Irish leukaemia drug firm Priothera raises €30m to develop therapy
Key players in Dublin-based start-up were involved in successful Inflazome venture
A Dublin company chasing a cure for one of the most common forms of leukaemia has raised €30 million.
Irish life sciences venture capital group Fountain Healthcare Partners has led a €30 million fundraising for a new company hunting for treatment for one of the most common forms of leukaemia.
Priothera, which is based in Dublin, has acquired rights to a drug called mocravimod from Japan’s Kyorin Pharmaceutical for the treatment of acute myeloid leukaemia. The start-up has been established specifically to hunt for cure for cancers of the blood, the bone marrow and lymph nodes.
Priothera co-founder Dr Florent Gros was a founding investor at Inflazome with Fountain as managing director of Novartis Venture Fund. The other founder of Priothera, Dr Dhavel Patel, was also an Inflazome board member.
Acute myeloid leukaemia is a cancer that originates in bone marrow before moving into the bloodstream. It can also spread to other parts of the body.
The funding will allow Priothera advance the development of mocravimod, a drug taken orally that activates cell receptors to trigger part of the body’s immune response against acute myeloid leukaemia.
The founders see the drug as a potential best in class therapy for leukaemia patients which currently has a survival rate of less than 30 per cent over five years.
The company said the drug has already been extensively tested in multiple immunologic indications and has shown survival benefit in an early clinical study evaluating acute myeloid leukaemia and acute lymphocytic leukaemia patients undergoing stem cell transplantation.
Fountain managing partner Dr Manus Rogan and Dr Mårten Steen, a partner at HealthCap, Tekla senior vice-president Dr Henry Skinner and Lionel Carnot, a partner at EarlyBird Venture Capital have all joined the board at Priothera alongside the company founders.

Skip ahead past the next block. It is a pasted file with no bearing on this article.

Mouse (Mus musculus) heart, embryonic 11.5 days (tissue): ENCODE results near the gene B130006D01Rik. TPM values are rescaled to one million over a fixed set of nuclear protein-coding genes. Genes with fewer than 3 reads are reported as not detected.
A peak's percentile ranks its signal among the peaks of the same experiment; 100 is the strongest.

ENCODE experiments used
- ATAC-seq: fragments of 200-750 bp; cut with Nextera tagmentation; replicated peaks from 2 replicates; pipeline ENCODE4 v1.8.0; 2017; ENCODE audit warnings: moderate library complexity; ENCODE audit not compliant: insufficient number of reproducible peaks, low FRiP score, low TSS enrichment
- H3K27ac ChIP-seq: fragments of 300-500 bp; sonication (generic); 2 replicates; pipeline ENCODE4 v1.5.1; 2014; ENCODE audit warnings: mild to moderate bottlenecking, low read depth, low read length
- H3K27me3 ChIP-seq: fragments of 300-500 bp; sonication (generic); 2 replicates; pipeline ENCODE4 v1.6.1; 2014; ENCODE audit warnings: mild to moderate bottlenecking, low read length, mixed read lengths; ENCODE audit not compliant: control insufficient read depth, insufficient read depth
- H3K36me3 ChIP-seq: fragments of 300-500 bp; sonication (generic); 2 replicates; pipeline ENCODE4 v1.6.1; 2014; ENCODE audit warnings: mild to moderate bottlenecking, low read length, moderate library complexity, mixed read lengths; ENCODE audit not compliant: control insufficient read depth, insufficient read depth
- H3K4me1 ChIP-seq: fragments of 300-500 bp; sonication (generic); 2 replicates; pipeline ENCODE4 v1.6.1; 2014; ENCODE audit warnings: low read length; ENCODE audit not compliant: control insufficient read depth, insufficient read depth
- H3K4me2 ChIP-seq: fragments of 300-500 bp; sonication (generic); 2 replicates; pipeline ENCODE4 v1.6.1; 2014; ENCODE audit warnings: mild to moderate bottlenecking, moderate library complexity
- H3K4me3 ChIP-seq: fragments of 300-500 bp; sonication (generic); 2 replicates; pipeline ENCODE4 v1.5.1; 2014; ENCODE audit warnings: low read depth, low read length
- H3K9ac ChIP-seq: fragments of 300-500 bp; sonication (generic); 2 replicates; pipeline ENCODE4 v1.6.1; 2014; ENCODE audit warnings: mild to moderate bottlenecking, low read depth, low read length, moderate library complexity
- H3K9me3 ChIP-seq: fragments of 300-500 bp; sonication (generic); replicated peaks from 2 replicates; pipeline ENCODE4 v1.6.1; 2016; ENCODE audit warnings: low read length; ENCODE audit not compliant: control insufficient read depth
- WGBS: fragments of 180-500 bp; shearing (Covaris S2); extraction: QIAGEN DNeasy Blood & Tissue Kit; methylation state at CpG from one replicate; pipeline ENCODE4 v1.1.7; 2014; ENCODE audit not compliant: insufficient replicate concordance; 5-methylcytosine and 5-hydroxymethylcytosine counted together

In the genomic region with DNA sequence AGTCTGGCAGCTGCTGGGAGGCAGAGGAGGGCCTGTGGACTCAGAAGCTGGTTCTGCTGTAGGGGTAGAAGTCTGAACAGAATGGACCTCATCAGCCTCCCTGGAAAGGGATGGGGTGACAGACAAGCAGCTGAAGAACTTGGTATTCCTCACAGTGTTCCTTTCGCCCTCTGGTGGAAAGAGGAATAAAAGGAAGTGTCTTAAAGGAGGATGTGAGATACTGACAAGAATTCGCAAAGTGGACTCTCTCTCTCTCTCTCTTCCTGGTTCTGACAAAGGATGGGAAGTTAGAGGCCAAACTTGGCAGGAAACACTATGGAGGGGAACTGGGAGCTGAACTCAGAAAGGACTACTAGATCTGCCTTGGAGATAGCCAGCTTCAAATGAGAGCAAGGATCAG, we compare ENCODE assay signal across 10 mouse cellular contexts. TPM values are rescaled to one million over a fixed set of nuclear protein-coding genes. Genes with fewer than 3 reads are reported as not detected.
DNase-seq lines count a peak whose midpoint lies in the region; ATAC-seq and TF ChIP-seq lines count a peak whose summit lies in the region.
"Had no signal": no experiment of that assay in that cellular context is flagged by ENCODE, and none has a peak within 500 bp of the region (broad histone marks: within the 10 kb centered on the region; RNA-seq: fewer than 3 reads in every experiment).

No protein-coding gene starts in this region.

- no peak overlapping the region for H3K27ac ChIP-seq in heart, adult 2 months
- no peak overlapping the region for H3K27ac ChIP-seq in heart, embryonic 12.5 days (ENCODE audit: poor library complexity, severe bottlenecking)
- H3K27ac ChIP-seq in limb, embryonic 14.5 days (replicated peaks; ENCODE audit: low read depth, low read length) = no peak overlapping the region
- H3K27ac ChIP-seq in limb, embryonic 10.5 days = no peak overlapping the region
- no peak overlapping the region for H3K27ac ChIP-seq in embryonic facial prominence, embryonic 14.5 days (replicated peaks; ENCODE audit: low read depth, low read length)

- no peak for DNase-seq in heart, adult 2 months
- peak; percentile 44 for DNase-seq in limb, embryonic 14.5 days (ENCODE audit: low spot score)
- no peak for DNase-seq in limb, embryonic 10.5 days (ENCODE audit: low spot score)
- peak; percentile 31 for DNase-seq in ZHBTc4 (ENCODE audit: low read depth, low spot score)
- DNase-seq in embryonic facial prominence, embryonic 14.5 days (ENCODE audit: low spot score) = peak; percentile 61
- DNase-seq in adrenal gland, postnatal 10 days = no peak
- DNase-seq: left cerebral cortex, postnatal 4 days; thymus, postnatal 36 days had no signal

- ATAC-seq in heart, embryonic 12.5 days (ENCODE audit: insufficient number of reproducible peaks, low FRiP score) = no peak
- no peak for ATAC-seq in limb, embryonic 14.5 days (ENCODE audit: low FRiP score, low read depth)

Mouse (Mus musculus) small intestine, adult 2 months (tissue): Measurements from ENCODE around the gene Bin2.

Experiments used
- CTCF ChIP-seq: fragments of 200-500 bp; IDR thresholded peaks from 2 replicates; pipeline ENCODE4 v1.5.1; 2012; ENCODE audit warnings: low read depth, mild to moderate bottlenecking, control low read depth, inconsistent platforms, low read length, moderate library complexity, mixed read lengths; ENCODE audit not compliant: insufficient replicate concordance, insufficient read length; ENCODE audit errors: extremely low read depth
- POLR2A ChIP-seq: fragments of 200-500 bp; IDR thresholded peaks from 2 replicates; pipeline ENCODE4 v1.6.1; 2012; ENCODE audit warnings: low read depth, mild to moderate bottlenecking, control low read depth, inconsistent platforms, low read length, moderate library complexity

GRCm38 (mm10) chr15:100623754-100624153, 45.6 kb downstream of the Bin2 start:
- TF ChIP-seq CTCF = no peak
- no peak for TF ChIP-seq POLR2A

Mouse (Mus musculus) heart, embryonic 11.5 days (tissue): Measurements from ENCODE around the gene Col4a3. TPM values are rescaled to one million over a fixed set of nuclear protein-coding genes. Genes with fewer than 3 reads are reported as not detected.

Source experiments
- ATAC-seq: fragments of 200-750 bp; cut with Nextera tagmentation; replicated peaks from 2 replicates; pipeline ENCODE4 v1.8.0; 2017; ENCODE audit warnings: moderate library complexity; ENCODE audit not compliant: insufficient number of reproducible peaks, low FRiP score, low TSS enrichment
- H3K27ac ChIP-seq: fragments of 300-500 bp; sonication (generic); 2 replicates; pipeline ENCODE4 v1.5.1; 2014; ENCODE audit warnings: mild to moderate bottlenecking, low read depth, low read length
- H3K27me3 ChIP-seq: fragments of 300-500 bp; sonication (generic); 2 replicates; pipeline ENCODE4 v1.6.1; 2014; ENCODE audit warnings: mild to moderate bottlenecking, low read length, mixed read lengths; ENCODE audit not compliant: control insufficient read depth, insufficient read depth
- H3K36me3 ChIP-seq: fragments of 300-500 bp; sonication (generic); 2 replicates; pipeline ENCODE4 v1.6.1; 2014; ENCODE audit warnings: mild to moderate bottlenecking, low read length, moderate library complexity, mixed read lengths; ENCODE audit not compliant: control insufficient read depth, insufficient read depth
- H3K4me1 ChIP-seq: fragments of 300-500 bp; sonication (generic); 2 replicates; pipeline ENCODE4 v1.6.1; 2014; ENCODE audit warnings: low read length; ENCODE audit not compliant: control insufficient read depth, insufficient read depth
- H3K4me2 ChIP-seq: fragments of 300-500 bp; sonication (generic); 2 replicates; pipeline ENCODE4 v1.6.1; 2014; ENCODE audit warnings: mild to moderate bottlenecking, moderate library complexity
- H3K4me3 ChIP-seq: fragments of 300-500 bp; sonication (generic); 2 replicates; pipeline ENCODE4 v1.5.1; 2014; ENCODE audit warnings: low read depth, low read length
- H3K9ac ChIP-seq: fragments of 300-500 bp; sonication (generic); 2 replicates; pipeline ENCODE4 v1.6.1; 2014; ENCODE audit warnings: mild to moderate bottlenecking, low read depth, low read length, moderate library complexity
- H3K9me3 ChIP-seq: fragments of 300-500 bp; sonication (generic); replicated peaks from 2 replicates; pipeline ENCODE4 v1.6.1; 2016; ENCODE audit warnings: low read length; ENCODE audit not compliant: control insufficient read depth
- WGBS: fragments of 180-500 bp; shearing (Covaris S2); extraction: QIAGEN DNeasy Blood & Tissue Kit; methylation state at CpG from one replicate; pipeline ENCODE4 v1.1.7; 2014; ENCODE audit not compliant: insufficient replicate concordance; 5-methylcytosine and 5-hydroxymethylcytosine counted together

“We are delighted to welcome this terrific syndicate of investors, who share our passion, commitment, and vision for advancing Priothera’s potentially best-in-class new therapy, mocravimod, in patients with acute myeloid leukaemia and other haematologic malignancies,” Dr Gros said.
He noted that stem cell transplant was currently the only potential cure for patients with acute myeloid leukaemia but at present it has unacceptably high mortality.
“We are excited about mocravimod, which has a unique mechanism of action and clinical proof of concept demonstrating its ability to improve survival outcomes for this devastating disease,” he said.
Dr Patel said he had high hopes that Priothera can make an impactful difference for leukaemia patients.
Dr Rogan, who becomes chairman of the business, said: “With their extensive expertise and capabilities, I am confident that Florent and the team are uniquely placed to successfully generate further clinical data to highlight the significant potential of mocravimod.”